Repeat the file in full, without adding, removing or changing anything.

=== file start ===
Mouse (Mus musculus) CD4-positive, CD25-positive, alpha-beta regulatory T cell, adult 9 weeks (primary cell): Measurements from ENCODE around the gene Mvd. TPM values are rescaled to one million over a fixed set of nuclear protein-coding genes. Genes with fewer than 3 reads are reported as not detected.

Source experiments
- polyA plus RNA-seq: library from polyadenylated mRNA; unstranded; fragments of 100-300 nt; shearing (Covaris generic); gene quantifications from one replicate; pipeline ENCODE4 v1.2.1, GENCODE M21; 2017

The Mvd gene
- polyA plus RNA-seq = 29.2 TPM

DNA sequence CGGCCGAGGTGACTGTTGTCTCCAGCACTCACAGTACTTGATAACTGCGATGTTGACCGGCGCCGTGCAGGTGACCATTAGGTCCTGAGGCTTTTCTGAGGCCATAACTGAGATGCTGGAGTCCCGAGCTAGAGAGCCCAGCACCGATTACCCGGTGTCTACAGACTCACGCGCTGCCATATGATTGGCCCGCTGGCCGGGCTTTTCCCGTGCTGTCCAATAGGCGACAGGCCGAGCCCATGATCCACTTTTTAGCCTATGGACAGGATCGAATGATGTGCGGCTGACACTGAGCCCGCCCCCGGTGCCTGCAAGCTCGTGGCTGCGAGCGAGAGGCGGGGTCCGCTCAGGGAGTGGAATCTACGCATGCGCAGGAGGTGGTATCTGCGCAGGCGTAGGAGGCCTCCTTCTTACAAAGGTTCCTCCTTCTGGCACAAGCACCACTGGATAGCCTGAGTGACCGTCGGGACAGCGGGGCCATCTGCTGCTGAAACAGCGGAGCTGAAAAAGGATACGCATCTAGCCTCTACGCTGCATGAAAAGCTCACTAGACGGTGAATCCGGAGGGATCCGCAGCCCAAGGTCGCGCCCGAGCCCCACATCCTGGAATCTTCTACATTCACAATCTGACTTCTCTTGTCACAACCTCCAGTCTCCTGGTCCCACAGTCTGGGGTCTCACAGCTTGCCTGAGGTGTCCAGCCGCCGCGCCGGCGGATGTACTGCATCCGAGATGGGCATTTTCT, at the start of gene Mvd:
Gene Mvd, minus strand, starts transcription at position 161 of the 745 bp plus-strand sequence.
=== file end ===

Mouse (Mus musculus) CD4-positive, CD25-positive, alpha-beta regulatory T cell, adult 9 weeks (primary cell): Measurements from ENCODE around the gene Mvd. TPM values are rescaled to one million over a fixed set of nuclear protein-coding genes. Genes with fewer than 3 reads are reported as not detected.

Source experiments
- polyA plus RNA-seq: library from polyadenylated mRNA; unstranded; fragments of 100-300 nt; shearing (Covaris generic); gene quantifications from one replicate; pipeline ENCODE4 v1.2.1, GENCODE M21; 2017

The Mvd gene
- polyA plus RNA-seq = 29.2 TPM

DNA sequence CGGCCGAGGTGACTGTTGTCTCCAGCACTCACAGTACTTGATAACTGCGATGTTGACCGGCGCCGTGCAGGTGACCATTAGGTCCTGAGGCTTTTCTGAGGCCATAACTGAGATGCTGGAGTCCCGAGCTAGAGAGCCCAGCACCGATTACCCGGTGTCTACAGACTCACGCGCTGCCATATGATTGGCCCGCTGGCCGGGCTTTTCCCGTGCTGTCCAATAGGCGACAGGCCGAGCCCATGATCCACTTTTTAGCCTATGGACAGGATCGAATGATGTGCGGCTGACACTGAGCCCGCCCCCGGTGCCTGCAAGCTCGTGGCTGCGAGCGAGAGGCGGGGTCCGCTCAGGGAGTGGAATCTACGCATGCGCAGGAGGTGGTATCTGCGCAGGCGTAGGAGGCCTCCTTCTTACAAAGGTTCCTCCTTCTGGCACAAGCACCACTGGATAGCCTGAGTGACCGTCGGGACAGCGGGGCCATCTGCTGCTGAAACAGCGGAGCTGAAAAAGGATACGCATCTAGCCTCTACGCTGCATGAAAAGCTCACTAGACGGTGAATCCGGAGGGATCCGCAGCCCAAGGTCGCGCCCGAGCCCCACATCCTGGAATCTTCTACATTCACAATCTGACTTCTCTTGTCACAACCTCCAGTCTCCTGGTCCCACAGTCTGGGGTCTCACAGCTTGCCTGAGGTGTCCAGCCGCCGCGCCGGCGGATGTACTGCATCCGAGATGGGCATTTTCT, at the start of gene Mvd:
Gene Mvd, minus strand, starts transcription at position 161 of the 745 bp plus-strand sequence.